After a stint in a mental institution, former teacher Pat Solitano moves back in with his parents and tries to reconcile with his ex-wife. Things get more challenging when Pat meets Tiffany, a mysterious girl with problems of her own.
David O. Russell
Robert De Niro
The adventures of Gustave H, a legendary concierge at a famous hotel from the fictional Republic of Zubrowka between the first and second World Wars, and Zero Moustafa, the lobby boy who becomes his most trusted friend.
F. Murray Abraham,
Harvard student Mark Zuckerberg creates the social networking site that would become known as Facebook, but is later sued by two brothers who claimed he stole their idea, and the cofounder who was later squeezed out of the business.
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Theodore is a lonely man in the final stages of his divorce. When he's not working as a letter writer, his down time is spent playing video games and occasionally hanging out with friends. He decides to purchase the new OS1, which is advertised as the world's first artificially intelligent operating system, "It's not just an operating system, it's a consciousness," the ad states. Theodore quickly finds himself drawn in with Samantha, the voice behind his OS1. As they start spending time together they grow closer and closer and eventually find themselves in love. Having fallen in love with his OS, Theodore finds himself dealing with feelings of both great joy and doubt. As an OS, Samantha has powerful intelligence that she uses to help Theodore in ways others hadn't, but how does she help him deal with his inner conflict of being in love with an OS? Written by
Cinematographer Hoyte van Hoytema has a cameo and can be seen in the beginning of the party scene. See more »
Though the film is set in Los Angeles, the subway scenes were filmed in Shanghai, and the names of Shanghai subway stations, written in Chinese characters, are visible in several scenes. See more »
I want to learn everything about everything. I want to eat it all up. I want to discover myself.
Yes, I want that for you too. How can I help?
You already have. You helped me discover my ability to want.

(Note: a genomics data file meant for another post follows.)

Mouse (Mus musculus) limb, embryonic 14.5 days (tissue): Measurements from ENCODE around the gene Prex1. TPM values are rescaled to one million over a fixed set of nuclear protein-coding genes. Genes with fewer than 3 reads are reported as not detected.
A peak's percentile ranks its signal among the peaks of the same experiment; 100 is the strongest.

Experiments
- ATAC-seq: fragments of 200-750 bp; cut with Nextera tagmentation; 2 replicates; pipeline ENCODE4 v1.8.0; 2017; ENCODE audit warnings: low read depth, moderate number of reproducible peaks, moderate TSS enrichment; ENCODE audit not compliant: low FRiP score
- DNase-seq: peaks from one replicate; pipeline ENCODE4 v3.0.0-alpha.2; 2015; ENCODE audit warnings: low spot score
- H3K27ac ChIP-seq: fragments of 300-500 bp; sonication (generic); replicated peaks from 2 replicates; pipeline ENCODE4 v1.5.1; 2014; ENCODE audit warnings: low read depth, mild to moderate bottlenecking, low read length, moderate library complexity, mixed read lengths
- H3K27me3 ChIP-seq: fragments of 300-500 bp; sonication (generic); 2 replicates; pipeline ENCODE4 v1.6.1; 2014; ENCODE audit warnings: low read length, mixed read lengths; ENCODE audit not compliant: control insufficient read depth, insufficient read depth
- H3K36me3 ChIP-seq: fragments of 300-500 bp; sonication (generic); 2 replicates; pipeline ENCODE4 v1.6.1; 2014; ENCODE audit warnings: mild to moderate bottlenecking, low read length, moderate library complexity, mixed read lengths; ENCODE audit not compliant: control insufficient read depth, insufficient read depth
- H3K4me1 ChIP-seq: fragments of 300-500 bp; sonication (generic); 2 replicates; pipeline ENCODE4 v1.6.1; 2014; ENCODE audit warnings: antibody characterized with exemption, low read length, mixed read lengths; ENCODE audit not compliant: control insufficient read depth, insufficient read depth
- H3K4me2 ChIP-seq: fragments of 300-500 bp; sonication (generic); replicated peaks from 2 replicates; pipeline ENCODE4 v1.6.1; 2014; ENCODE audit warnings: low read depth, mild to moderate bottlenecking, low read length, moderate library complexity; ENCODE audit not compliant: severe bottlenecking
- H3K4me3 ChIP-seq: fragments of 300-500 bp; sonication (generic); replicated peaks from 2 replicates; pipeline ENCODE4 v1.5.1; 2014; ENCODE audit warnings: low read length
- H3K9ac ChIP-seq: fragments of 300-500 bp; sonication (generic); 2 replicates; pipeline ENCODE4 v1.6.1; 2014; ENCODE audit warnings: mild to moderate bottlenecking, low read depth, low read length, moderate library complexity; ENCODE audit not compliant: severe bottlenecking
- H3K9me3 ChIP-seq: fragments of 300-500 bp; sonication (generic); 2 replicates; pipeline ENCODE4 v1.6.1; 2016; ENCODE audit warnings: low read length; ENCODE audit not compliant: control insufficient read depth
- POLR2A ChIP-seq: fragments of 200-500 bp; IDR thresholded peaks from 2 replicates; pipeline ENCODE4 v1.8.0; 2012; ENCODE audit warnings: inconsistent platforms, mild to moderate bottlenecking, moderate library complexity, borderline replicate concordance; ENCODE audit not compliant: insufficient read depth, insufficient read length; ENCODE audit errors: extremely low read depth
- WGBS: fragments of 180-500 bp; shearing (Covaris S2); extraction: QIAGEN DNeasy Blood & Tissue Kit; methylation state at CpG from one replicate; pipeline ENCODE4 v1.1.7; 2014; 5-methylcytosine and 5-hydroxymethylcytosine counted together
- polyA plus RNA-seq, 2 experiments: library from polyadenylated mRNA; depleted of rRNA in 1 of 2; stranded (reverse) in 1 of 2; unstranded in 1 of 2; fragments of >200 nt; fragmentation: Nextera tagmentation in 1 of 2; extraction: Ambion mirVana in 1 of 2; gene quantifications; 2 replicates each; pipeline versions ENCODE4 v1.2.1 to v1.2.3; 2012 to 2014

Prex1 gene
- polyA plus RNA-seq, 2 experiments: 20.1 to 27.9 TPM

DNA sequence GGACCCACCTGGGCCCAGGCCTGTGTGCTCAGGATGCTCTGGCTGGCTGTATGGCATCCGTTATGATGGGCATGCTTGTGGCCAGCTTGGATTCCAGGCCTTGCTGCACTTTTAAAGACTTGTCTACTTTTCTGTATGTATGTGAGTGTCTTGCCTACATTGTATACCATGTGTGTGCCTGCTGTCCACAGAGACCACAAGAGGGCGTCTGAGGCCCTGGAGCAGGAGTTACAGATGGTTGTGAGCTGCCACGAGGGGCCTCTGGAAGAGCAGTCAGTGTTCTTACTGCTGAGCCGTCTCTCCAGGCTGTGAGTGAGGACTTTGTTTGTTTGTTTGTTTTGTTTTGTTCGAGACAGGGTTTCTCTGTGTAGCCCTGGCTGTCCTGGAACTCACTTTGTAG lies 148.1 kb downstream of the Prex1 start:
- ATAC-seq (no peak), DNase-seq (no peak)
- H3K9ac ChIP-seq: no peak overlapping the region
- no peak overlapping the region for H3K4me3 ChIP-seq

See more »
"Evelyn Edwards...... Mother Who Dated Pricks" See more »
Her- Spike Jonze's Prophetic Reflection on Social Isolation and the Dependency on Evolving Technologies is as Sweet as it is Disconcerting
At the heart of every truly great science-fiction film there is an emphasis on character that aims to reflect on some element of the human condition usually intended to open our minds to thought provoking predictions or eerily warn of an impending reality. We've seen numerous examples of these contemplative films throughout the very existence of cinema stemming all the way back to Fritz Lang's haunting futuristic piece Metropolis and has inspired countless others in its thoughtful wake as seen in memorable cinematic creations such as Ridley Scott's Blade Runner, Andrei Tarkovsky's Stalker, and even Duncan Jones' Moon. Never to be a director to back away from experimental presentation or psychological study, Spike Jonze's Her fully embraces this reflective science-fiction quality by peering into the deep sociable aspects of the human psyche giving us more of a prophetical reality than a fictional reflection. In his latest film Jonze creates a disconcerting yet equally endearing romance between a secluded depressive and his female operating system with an evolving consciousness, basically a HAL-9000 homage from Stanley Kubrick's 2001: A Space Odyssey, that brings to light a commentary on our dependency of programmed living and our need to maintain sociability when direct communication avenues have been stricken from life's normality. Rarely do ambitious films meet idyllically with their inquisitive potential, but Jonze has fashioned a delicately profound science-fiction contemplation that is depicted through the thoughtfulness of character alone that brims with wry humor, authentic pain, and charming revelation. Through the use of beautiful cinematography, impeccable production design, and subtle yet evocative performances, Her becomes a multilayered film experience where its character study of an isolated man afraid to become vulnerable again blends harmoniously with a truly unconventional yet naturally heartfelt romance. Jonze's affinity and ambition for presenting psychological challenges, as he has done before with Being John Malkovich, Adaptation, and especially in Where the Wild Things Are, finally collides with emotionally piercing conveyance within Her making it as thought provoking and as it is undeniably sweet. If the sole purpose of the science-fiction genre is to expound on societal, moral, and deeply psychological aspects of our human condition than Her fits soundly within that genre's capabilities by capturing our condition's essential need for sociability and love uncomfortably linking it with our antisocial dependency on technology.
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